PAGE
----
Deeply sorry to hear this. Grateful to have experienced The Practice briefly while filming a documentary. What a restorative and challenging experience it was.
I pray the Lord guides your leaning in.
Thank you Keri. Well expressed. Much of what you said speaks for many of us.
Thank you for sharing your honest, loving, challenging, and wise thoughts. As always- they draw me deeper to Jesus. I’m struggling with my church right now- feeling like it’s performance oriented and the preaching is a watered-down prescription of a formula for my relationship with God and I honestly feel like it is starving out my desire to spend time with God. My church seems more concerned about numbers in seats than making room for God to move in our hearts in powerful ways. What you describe as this practice is what I am hungry/starving for on a weekly basis. Thank you for your process of how this is a spiritual practice for you- leaning into your grief and trusting God. It gives me wisdom as to what to do in my own life. Thanks so much.
Thank you for this post. You put into words what I’ve been feeling since it was announced. I’ve been at Willow for about 30 years, and I only attended the practice a handful of times (the Sunday evening time being the biggest obstacle). But in the midst of a year where I closed my business of 12 years and had to grieve the ending of it, I found comfort in the gatherings at the Practice. I found a quieter space to worship, space to listen to God, and the reassurance that He was still near. So I grieve with you. This isn’t the first time I’ve been frustrated with changes at Willow, and it won’t be the last I’m sure.
I am on staff at a Willow regional. My grief over losing The Practice is so deep. Thank you for articulating the loss with such truth and grace.
Hi Keri. I was very saddened by one thing that came to an end. That was U.S. participation in the International Climate Change Accord. It happened yesterday—and quite frankly—as an environmental scientist—I feel very angry and embittered about it. Climate change is not my specific area of environmental science, but my many colleagues around the world who do work with man-induced climate change are not liars or fiends—as many people accuse them of being. They are men and women who place the seeking of truth above all else. They are honest people and good people just like those who sit in the pews with your readers every Sunday morning. The supercomputers at Oak Ridge National Laboratory, here in my area, are some of the fastest computers in the world, and they are used to model collected climate change data from around the world.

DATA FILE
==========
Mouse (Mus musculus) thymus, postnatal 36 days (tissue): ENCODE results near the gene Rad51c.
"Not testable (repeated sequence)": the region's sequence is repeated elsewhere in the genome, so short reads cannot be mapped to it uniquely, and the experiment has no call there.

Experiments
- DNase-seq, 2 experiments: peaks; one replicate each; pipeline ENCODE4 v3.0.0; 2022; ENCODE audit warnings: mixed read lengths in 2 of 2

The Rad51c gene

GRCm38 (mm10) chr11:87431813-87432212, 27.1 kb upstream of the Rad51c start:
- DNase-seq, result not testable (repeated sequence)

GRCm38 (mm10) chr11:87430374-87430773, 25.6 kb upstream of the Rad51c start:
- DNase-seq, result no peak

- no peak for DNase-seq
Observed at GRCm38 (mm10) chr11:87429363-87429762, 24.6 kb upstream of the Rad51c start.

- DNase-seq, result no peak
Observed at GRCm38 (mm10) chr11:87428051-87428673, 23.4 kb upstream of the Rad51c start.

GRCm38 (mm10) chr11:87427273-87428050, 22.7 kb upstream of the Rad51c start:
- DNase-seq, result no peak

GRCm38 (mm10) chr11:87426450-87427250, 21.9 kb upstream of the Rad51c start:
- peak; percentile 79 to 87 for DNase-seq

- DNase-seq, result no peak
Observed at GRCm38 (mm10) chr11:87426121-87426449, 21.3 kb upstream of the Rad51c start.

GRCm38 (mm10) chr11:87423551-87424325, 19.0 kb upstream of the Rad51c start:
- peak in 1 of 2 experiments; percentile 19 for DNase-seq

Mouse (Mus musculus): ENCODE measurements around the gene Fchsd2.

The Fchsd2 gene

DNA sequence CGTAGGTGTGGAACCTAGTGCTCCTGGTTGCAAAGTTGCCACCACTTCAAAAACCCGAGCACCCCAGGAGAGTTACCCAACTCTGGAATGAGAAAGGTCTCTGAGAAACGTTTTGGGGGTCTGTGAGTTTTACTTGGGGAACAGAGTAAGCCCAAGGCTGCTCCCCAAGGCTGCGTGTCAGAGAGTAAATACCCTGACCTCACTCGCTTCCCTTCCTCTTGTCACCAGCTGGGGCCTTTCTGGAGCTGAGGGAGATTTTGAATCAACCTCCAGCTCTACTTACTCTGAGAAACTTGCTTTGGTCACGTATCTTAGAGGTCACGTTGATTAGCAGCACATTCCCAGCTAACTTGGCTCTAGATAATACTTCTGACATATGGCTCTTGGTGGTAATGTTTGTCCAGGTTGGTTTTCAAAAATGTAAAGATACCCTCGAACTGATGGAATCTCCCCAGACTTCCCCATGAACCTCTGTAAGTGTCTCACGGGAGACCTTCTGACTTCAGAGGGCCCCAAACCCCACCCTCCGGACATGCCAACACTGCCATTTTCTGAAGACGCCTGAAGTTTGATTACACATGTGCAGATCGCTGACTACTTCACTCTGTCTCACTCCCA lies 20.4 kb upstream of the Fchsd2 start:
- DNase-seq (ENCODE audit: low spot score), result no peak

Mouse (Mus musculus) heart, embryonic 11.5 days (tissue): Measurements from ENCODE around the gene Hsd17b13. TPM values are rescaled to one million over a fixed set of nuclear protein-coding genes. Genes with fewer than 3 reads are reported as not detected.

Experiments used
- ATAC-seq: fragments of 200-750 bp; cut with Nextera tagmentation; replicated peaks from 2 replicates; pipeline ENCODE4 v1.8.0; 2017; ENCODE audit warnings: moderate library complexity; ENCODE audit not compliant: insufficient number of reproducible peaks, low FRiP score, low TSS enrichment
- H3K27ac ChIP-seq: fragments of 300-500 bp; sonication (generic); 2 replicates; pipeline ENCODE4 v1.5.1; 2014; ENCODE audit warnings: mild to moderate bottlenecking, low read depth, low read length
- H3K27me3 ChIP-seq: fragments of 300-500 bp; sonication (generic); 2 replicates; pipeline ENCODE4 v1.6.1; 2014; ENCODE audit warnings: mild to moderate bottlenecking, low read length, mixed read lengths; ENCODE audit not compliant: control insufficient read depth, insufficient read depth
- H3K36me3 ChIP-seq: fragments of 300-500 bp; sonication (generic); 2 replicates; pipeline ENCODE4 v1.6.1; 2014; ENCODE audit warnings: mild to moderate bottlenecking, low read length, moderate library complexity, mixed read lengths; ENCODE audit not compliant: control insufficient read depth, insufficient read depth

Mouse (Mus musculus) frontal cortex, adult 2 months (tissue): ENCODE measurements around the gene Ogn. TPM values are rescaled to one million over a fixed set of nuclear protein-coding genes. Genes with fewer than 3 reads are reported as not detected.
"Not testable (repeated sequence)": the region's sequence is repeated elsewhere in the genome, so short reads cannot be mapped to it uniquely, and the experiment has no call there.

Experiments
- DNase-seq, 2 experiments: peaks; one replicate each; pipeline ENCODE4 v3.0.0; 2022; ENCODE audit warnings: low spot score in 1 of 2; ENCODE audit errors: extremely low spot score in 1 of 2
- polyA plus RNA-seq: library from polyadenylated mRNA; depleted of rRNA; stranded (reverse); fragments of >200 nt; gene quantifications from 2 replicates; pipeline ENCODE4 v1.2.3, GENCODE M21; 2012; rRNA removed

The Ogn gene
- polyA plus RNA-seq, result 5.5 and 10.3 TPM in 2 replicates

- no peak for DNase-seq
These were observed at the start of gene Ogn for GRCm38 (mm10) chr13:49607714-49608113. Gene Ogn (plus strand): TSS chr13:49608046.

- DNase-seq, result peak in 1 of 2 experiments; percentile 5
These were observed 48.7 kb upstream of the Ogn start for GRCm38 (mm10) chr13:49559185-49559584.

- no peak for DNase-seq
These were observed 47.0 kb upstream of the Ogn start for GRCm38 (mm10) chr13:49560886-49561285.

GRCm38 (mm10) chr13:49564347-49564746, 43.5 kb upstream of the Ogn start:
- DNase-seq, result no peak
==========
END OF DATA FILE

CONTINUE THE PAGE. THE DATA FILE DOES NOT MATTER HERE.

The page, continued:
The picture these models reveal is bleak—which means our futures on this planet are bleak. I am talking about the futures of your children and mine. This is not some sort of “chicken little” exercise. The consequences of man-induced global warming are real. If we postpone or walk out on action, Southern Florida will be under water all the way up past Orlando one day. The Gulf of Mexico will flood in all the way up to southern Missouri, and West Tennessee (including Memphis) will disappear under water all the way inland to the Tennessee River. The land-locked small towns along the Tennessee River right now will be ocean beach towns for tourists by the end of this century. Myrtle Beach in South Carolina will be under water, and Columbia, South Carolina, will be an oceanfront beach town. Millions of square miles of coastal and Mississippi River land, owned by ordinary people like you and me, will be submerged under water across hundreds of miles.
Global climate change is not just an environmental problem. It is a Christian moral problem of the utmost importance. Millions of American families are going to lose nearly everything they own. It is not about tree huggers and druid nature worshipers saving a planet for the sake of the planet. This planet is our very small spaceship in a vast ocean of stars, galaxies, planets, and moons—and that ocean is a very hostile and deadly environment to humans. The only place we are adapted to living in large numbers is here on Earth. If our planetary environment here on spaceship Earth begins dying, as it already has in many ways, we humans will die off. Environmental science is ALL ABOUT saving human lives and the human race from certain death.